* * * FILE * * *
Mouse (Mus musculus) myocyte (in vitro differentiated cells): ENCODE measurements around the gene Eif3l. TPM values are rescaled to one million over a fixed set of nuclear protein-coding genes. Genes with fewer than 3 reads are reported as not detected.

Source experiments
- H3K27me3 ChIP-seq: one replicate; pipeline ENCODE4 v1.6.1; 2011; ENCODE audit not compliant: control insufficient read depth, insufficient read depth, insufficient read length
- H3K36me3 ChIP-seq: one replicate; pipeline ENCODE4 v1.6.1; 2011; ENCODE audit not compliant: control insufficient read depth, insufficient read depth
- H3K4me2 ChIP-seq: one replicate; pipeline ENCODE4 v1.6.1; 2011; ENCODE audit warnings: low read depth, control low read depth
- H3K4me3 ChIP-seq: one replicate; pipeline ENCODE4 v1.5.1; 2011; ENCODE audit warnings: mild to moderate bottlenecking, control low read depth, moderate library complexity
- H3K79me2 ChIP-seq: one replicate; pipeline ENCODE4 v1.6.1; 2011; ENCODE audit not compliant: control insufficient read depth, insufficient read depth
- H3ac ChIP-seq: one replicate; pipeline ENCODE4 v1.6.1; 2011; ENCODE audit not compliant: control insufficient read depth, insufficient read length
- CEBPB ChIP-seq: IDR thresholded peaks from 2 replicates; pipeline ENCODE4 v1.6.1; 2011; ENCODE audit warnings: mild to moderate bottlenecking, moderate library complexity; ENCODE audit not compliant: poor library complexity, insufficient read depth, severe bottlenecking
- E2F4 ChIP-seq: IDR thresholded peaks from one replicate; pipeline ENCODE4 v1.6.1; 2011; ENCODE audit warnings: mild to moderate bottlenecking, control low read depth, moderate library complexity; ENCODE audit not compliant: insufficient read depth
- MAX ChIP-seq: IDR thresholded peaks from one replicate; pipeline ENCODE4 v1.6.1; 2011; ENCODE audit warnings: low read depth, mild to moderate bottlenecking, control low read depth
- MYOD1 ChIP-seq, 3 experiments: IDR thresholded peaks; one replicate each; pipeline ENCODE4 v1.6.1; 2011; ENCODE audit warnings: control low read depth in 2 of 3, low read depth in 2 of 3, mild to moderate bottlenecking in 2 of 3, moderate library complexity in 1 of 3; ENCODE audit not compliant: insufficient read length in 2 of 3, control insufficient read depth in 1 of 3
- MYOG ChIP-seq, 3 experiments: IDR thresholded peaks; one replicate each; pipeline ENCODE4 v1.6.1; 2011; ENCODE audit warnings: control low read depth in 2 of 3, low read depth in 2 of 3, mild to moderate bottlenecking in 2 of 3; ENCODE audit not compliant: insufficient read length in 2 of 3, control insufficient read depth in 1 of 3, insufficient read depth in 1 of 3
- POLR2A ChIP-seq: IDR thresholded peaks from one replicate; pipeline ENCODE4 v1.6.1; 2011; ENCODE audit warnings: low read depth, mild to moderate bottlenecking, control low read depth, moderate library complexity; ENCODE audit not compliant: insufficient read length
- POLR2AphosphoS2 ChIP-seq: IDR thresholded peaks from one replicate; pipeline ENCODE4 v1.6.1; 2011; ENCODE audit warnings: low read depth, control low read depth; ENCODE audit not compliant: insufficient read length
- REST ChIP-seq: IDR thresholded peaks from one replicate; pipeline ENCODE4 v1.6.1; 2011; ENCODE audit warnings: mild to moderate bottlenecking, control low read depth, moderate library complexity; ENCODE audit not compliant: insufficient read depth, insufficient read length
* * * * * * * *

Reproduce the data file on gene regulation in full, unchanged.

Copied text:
Mouse (Mus musculus) myocyte (in vitro differentiated cells): ENCODE measurements around the gene Eif3l. TPM values are rescaled to one million over a fixed set of nuclear protein-coding genes. Genes with fewer than 3 reads are reported as not detected.

Source experiments
- H3K27me3 ChIP-seq: one replicate; pipeline ENCODE4 v1.6.1; 2011; ENCODE audit not compliant: control insufficient read depth, insufficient read depth, insufficient read length
- H3K36me3 ChIP-seq: one replicate; pipeline ENCODE4 v1.6.1; 2011; ENCODE audit not compliant: control insufficient read depth, insufficient read depth
- H3K4me2 ChIP-seq: one replicate; pipeline ENCODE4 v1.6.1; 2011; ENCODE audit warnings: low read depth, control low read depth
- H3K4me3 ChIP-seq: one replicate; pipeline ENCODE4 v1.5.1; 2011; ENCODE audit warnings: mild to moderate bottlenecking, control low read depth, moderate library complexity
- H3K79me2 ChIP-seq: one replicate; pipeline ENCODE4 v1.6.1; 2011; ENCODE audit not compliant: control insufficient read depth, insufficient read depth
- H3ac ChIP-seq: one replicate; pipeline ENCODE4 v1.6.1; 2011; ENCODE audit not compliant: control insufficient read depth, insufficient read length
- CEBPB ChIP-seq: IDR thresholded peaks from 2 replicates; pipeline ENCODE4 v1.6.1; 2011; ENCODE audit warnings: mild to moderate bottlenecking, moderate library complexity; ENCODE audit not compliant: poor library complexity, insufficient read depth, severe bottlenecking
- E2F4 ChIP-seq: IDR thresholded peaks from one replicate; pipeline ENCODE4 v1.6.1; 2011; ENCODE audit warnings: mild to moderate bottlenecking, control low read depth, moderate library complexity; ENCODE audit not compliant: insufficient read depth
- MAX ChIP-seq: IDR thresholded peaks from one replicate; pipeline ENCODE4 v1.6.1; 2011; ENCODE audit warnings: low read depth, mild to moderate bottlenecking, control low read depth
- MYOD1 ChIP-seq, 3 experiments: IDR thresholded peaks; one replicate each; pipeline ENCODE4 v1.6.1; 2011; ENCODE audit warnings: control low read depth in 2 of 3, low read depth in 2 of 3, mild to moderate bottlenecking in 2 of 3, moderate library complexity in 1 of 3; ENCODE audit not compliant: insufficient read length in 2 of 3, control insufficient read depth in 1 of 3
- MYOG ChIP-seq, 3 experiments: IDR thresholded peaks; one replicate each; pipeline ENCODE4 v1.6.1; 2011; ENCODE audit warnings: control low read depth in 2 of 3, low read depth in 2 of 3, mild to moderate bottlenecking in 2 of 3; ENCODE audit not compliant: insufficient read length in 2 of 3, control insufficient read depth in 1 of 3, insufficient read depth in 1 of 3
- POLR2A ChIP-seq: IDR thresholded peaks from one replicate; pipeline ENCODE4 v1.6.1; 2011; ENCODE audit warnings: low read depth, mild to moderate bottlenecking, control low read depth, moderate library complexity; ENCODE audit not compliant: insufficient read length
- POLR2AphosphoS2 ChIP-seq: IDR thresholded peaks from one replicate; pipeline ENCODE4 v1.6.1; 2011; ENCODE audit warnings: low read depth, control low read depth; ENCODE audit not compliant: insufficient read length
- REST ChIP-seq: IDR thresholded peaks from one replicate; pipeline ENCODE4 v1.6.1; 2011; ENCODE audit warnings: mild to moderate bottlenecking, control low read depth, moderate library complexity; ENCODE audit not compliant: insufficient read depth, insufficient read length